Health and social care providers have worked steadily to improve standards, but many still have a long way to go. According to the Care Quality Commission one in five NHS trusts does not comply with at least one of the three standards relating to the hygiene code. Louise Pasterfield examines how e-learning can help organisations attain and maintain compliance before the next CQC report.
Ensuring compliance is a challenge - health and social care providers may employ hundreds (even thousands) of clinical and non-clinical staff across multiple sites, each with different skills and job responsibilities, working normal business hours or in shifts.
It is difficult and expensive to organise and run classroom-based courses, particularly for regular mandatory training, so many organisations are turning to e-learning. Available 24 hours a day, seven days a week and normally delivered in short, bite-size modules, e-learning minimises the impact on productivity and patient care while staff improve their skills.
However, organisations are seeing variable returns on their investment in e-learning. An off-the-shelf hygiene training solution may seem cost-effective, but it cannot account for the difference in needs and processes between a mental health trust and an acute trust. Bespoke e-learning, designed to address the organisation’s specific hygiene issues, can deliver compliance much more effectively than generic training that may omit key learning points
Bespoke e-learning can be rolled out quite quickly, cut out superfluous content and help users to attain relevant knowledge and competence more quickly, which is essential for busy, pressurised health and social care employees.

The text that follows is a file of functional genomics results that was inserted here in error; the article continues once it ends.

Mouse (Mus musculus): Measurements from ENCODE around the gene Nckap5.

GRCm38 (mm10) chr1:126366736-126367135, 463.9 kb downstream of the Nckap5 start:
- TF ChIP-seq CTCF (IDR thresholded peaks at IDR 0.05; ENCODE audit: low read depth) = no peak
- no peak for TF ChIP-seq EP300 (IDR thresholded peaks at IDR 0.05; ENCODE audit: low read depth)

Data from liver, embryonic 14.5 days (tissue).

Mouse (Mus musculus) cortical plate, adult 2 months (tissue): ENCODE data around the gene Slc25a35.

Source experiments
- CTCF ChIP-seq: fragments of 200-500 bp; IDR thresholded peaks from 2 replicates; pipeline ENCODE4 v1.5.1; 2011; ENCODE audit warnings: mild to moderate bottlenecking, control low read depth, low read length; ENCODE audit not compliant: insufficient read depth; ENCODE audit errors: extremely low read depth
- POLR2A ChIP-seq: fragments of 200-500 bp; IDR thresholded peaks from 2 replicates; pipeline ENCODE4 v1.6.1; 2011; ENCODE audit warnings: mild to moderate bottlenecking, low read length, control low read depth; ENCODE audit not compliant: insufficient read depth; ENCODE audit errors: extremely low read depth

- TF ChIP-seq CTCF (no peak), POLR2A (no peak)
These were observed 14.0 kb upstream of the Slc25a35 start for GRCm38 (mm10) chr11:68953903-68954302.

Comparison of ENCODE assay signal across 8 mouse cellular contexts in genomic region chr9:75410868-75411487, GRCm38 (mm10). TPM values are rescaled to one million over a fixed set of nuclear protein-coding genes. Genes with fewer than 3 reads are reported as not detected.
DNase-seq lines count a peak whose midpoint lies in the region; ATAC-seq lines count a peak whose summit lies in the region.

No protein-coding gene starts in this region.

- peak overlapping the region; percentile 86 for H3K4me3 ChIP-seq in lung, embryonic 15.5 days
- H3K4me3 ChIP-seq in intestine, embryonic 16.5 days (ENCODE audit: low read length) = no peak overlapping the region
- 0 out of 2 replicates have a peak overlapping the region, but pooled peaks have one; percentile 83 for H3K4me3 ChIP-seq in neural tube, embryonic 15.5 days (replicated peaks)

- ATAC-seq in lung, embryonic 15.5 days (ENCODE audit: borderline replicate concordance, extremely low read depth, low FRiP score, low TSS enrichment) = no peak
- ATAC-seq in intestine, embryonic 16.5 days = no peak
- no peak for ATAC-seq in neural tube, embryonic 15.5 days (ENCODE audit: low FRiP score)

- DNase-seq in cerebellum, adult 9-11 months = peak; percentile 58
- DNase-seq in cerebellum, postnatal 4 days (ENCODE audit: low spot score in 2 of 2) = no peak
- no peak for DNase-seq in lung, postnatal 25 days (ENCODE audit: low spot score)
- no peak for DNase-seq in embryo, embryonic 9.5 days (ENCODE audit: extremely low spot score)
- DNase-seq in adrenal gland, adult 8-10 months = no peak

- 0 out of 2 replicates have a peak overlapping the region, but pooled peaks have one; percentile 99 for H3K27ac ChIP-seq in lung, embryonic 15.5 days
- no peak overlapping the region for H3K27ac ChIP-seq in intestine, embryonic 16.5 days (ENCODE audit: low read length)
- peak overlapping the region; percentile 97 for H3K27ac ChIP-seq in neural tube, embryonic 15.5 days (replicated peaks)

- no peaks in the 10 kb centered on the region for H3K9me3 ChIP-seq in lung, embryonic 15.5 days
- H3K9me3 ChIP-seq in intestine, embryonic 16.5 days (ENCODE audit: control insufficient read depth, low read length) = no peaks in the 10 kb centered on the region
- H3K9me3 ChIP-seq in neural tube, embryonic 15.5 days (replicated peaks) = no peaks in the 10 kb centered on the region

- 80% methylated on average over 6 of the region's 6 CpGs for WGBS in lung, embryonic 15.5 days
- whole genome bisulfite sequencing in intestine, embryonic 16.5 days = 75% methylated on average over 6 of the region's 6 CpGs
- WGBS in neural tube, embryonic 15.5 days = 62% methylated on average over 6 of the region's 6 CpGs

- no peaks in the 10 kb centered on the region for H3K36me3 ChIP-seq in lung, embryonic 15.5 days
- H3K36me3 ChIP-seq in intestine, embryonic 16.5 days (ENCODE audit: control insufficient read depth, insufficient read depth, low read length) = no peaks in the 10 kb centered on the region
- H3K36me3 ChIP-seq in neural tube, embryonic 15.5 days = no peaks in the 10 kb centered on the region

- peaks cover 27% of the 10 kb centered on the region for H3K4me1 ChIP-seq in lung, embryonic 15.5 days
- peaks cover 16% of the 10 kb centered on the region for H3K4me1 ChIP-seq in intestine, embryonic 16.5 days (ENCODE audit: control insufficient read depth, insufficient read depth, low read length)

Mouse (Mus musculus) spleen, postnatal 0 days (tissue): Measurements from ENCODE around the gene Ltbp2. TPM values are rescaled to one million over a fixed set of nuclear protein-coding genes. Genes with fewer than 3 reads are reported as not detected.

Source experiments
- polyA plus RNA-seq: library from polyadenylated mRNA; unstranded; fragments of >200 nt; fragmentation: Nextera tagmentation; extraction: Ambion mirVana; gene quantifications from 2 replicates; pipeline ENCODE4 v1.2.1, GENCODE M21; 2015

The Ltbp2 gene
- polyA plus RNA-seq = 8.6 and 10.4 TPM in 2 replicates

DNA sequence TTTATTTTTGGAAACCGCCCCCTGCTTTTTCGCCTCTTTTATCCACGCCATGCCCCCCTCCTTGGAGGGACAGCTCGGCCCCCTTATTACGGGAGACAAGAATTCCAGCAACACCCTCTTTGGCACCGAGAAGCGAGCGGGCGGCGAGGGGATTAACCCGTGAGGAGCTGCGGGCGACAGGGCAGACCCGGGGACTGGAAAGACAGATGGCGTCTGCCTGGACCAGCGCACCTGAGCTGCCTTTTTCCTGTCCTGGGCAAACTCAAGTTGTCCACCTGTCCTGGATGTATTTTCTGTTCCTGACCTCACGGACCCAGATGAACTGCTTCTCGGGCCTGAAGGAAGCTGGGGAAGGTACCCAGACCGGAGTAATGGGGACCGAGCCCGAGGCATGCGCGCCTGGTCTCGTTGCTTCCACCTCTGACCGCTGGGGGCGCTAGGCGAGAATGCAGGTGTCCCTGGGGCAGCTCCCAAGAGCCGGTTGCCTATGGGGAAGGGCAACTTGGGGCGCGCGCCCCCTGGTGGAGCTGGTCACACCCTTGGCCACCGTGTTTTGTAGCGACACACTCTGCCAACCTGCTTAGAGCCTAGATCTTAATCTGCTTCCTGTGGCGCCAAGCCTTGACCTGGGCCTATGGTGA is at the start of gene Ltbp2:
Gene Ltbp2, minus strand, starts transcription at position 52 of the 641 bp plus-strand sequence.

However, delivering high-quality, targeted e-learning is only one part of the equation. To ensure compliance, it is essential to market the training to the relevant members of staff.
Email teaser campaigns can be used to create interest and posters and email marketing campaigns used to promote participation. Initiatives like personal development plans encourage employees to take greater control of their own professional development, so they can be motivated by awarding certificates for course completions, which are then taken into consideration during the appraisal process.
By hosting the e-learning on a good quality learning management system, it is possible to generate automatic email reminders for staff who need to undertake the training, until it has been completed. This avoids the problem of having large numbers of non-compliant “Did not attends”.
Moreover, automatic registration of completions means the organisation possesses much more timely and accurate data that can be used to demonstrate compliance. Some bespoke providers will even host the e-learning – an ideal solution for organisations lacking their own LMS.
The cost of effective, bespoke e-learning pales into insignificance against the cost of failing to meet CQC standards (which can result in fines, expensive litigation or closure). It’s also quicker and less expensive to update e-learning, delivering longer-term value.
The CQC chief executive has urged organisations to become compliant over the next few months (before the next round of declarations) and e-learning can deliver real improvements within that timeframe. More importantly, good hygiene standards are essential for containing the spread of swine flu.
With a second wave of the virus due in the autumn, there has never been a more urgent need to implement up-to-date e-learning on hygiene in health and social care organisations.
Louise Pasterfield is the managing director of Sponge UK